November 7, 2013 by Charlie Eisenhood in Livewire with 5 comments
After selecting our All-Club 1st and 2nd teams over the past week, we have had a great deal of feedback. Everyone has an idea of who deserves to be recognized, and we heard the gamut of reactions from positive to sharply negative.
The one constant has been a focus on the statistics. That’s due in part, I think, to the emphasis we placed on them in our writeups of the players, which gave an appearance of the stats determining almost solely the outcome of the lists. That really couldn’t be further from the truth.
Keith Raynor and I, who made the selection for the Women’s and Men’s Divisions, respectively, absolutely used the statistics we had available from the US Open and Club Championships to help us make decisions about players. But the fundamental core of our choices were made based on our understanding of the performance of the players during the course of the regular season and playoffs.
Some players selected did not have their games tracked by our statistics team. Others didn’t shine in the statistical framework. But every player was a real difference maker for their team in one way or another.
On the Men’s side, I got a lot of pushback for not selecting certain players like Ironside’s George Stubbs, Sockeye’s Matt Rehder, and Chain Lightning’s Dylan Tunnell. Each of those players has serious cachet in the ultimate community, and each is undoubtedly an outstanding player. Stubbs and Tunnell represented the US on the World Games team this summer.
But, frankly, neither had a stellar club season. Stubbs was injured for much of the year, and was clearly hampered by that. He was frequently turnover prone (both to the eye and to the stats). Tunnell was perhaps the best player on the Chain O line this year, but both he and his teammates struggled during the regular season.
Both players had strong performances at Nationals. Stubbs, as many at home saw, was tremendous in the semifinal against Sockeye. Perhaps I should have weighted that ‘big game’ more than the bulk of the year. But that’s not how we put together our lists. If he’s healthy, I would almost certainly select Stubbs to play on my top line. We simply weren’t selecting based on talent — we were selecting holistically based on the whole season.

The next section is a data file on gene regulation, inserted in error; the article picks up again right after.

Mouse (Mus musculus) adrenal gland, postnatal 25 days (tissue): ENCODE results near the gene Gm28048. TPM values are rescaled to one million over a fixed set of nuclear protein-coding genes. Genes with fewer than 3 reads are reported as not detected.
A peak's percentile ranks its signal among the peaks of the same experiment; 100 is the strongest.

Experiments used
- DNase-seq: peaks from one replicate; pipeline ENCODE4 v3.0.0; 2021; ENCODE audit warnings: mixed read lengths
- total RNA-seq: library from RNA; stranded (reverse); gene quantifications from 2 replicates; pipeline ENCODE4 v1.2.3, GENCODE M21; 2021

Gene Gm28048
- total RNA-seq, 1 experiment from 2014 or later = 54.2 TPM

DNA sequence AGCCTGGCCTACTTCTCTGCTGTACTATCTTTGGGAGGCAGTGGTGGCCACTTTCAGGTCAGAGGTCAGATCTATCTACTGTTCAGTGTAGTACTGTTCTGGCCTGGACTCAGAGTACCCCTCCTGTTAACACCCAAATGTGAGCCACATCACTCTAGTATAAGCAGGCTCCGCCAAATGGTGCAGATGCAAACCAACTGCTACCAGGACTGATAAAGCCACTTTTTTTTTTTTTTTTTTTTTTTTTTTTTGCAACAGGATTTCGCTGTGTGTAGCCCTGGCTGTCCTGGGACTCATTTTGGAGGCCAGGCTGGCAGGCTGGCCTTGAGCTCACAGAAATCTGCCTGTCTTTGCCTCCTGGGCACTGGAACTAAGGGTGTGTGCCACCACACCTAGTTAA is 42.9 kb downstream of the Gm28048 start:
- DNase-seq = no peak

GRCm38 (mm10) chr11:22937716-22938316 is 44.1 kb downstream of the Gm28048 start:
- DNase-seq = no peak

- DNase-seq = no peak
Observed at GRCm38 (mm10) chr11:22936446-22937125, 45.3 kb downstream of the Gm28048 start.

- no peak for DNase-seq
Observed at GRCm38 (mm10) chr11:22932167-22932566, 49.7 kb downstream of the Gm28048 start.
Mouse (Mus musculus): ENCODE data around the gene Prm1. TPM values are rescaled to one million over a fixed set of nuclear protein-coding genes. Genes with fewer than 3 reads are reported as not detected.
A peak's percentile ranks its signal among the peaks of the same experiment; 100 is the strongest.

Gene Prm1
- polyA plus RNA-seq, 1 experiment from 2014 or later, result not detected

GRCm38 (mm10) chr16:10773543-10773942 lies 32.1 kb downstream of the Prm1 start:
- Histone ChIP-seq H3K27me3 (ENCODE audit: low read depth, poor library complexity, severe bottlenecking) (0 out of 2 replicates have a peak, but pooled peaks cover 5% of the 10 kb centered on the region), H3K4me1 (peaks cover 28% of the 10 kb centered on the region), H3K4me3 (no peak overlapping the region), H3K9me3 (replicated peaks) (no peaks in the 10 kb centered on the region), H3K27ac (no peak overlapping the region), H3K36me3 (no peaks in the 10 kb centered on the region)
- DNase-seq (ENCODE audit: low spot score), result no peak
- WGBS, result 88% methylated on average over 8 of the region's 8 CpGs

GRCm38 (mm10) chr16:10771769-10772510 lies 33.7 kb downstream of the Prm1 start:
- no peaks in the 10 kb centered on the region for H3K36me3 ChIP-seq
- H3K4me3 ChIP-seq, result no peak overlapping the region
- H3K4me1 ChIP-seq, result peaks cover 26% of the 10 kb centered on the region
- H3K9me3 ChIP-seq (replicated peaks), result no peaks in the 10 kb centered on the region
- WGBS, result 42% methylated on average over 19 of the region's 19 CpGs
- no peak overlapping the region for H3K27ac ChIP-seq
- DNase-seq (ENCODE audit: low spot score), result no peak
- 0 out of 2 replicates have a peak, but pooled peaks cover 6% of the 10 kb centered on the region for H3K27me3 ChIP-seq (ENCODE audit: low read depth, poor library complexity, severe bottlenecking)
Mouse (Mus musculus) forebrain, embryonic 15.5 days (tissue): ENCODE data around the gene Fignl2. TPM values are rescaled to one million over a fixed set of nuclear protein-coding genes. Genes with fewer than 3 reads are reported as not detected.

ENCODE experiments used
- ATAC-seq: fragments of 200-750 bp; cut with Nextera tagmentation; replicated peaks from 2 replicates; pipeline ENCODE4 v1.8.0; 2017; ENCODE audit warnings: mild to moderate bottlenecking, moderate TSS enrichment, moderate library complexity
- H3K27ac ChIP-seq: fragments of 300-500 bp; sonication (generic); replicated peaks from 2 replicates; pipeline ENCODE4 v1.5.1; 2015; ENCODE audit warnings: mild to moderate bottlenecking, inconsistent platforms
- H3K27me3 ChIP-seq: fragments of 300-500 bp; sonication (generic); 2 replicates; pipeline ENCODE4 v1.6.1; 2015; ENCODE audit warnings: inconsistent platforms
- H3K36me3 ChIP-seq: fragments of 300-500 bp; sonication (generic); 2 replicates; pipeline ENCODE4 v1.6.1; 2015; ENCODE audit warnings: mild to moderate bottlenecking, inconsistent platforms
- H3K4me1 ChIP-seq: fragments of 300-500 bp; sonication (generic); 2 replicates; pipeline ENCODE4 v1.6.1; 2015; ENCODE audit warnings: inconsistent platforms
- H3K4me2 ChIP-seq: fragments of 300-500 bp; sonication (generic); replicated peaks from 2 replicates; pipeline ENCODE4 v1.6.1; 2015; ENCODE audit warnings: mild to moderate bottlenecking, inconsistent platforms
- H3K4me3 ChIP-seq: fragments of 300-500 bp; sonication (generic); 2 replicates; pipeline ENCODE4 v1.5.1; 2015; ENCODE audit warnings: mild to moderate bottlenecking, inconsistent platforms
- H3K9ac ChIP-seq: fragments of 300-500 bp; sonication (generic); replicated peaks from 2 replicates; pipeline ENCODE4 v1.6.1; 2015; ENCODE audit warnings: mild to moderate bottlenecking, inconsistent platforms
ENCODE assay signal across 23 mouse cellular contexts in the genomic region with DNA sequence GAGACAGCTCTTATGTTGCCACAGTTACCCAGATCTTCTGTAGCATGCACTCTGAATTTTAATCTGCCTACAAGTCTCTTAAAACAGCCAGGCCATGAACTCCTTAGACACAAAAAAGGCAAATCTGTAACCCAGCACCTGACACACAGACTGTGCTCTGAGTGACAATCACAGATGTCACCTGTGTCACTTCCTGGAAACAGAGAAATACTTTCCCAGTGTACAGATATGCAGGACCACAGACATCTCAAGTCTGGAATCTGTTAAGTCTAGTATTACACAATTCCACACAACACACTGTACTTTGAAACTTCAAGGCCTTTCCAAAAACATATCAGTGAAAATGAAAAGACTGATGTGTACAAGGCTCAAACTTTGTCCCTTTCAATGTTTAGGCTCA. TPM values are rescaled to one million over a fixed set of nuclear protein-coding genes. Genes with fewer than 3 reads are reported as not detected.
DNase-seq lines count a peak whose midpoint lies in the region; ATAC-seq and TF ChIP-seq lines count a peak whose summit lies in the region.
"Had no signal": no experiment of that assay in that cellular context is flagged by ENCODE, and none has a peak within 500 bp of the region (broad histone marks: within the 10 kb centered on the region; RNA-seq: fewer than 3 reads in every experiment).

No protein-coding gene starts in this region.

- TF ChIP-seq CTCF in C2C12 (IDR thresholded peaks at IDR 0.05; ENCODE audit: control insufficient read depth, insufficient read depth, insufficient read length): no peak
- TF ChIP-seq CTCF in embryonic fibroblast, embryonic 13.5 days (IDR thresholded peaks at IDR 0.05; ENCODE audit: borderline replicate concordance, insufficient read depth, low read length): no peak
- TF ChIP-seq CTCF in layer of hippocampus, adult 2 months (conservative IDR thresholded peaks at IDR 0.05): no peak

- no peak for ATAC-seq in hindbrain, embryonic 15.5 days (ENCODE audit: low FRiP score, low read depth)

Yes, the statistics did sometimes sway my decision making. Rehder, who played very well in two of the Sockeye games I saw at Nationals, turned the disc over too often and didn’t have a great game in the Finals. The stats didn’t give him a boost, either. On the other hand, another Sockeye player, Danny Karlinsky, was a rock for the team. Not flashy, not an obvious pick, but a turnover-free performance at Nationals from a heavily involved handler on a finals-bound team speaks for itself.
Keith Raynor, who chose the Women’s lines, has taken even more heat. Selecting Opi Payne, Scandal’s star, on the 2nd line churned some discussion, but his first line, which did not include a player from San Francisco Fury, really ruffled feathers.
Keith has been making a good case on Twitter for his selections, and having watched many women’s games myself while calling games for our livestreams, it is obvious to me why players like Lien Hoffmann and Kami Groom, both young stars on Nemesis, made the team. They were superstars for Chicago from start to finish this season — not only racking up stats but making the big plays and getting the big minutes.
Some make a very fair case that Keith punished the depth of a talented team like Fury by selecting only one player (Lakshmi Narayan) from their obviously talented lineup. That’s fair, but, again, these lists were based on performance, not talent. Whether or not Hoffmann is a “better” player in a pure talent world than, say, Fury’s Claire Desmond did not really come into play. An all-talent list that ignores performance during the year simply isn’t what “all-pro” teams are about.
While we are the first to admit that our statistics (which are unquestionably in their infancy) are not even close to perfect, they are perhaps the most advanced analytics that have ever been devised for ultimate. We think that’s important, and we want to highlight them. Some metrics — like Expected Contribution — give us an “all-around” idea of how important a player is to their team’s chances of winning the point.
The fact is that advanced metrics should sometimes be surprising! They are useless otherwise. If all the stats do is confirm that the players you think are great are, in fact, great, there’s not a lot of value to glean from them.
So when we see subpar statistical performances from a player like George Stubbs, perhaps instead of decrying the stats as wrong, we should consider that those players simply didn’t have as strong a year as they might have been expected to on talent alone.
Of course, numbers can’t capture everything. Particularly, our stats do not adequately track break throwing ability, good movement away from the disc (i.e. clearing space), or intangibles like “clutchness” (if that exists) or leadership.
But we watched these players a lot this season and saw those other things in action. And our selections were based on our knowledge of the players in combination with the cold numbers. That made for a more fun process, and one that, I believe, more accurately reflects who were the top performers of the club season.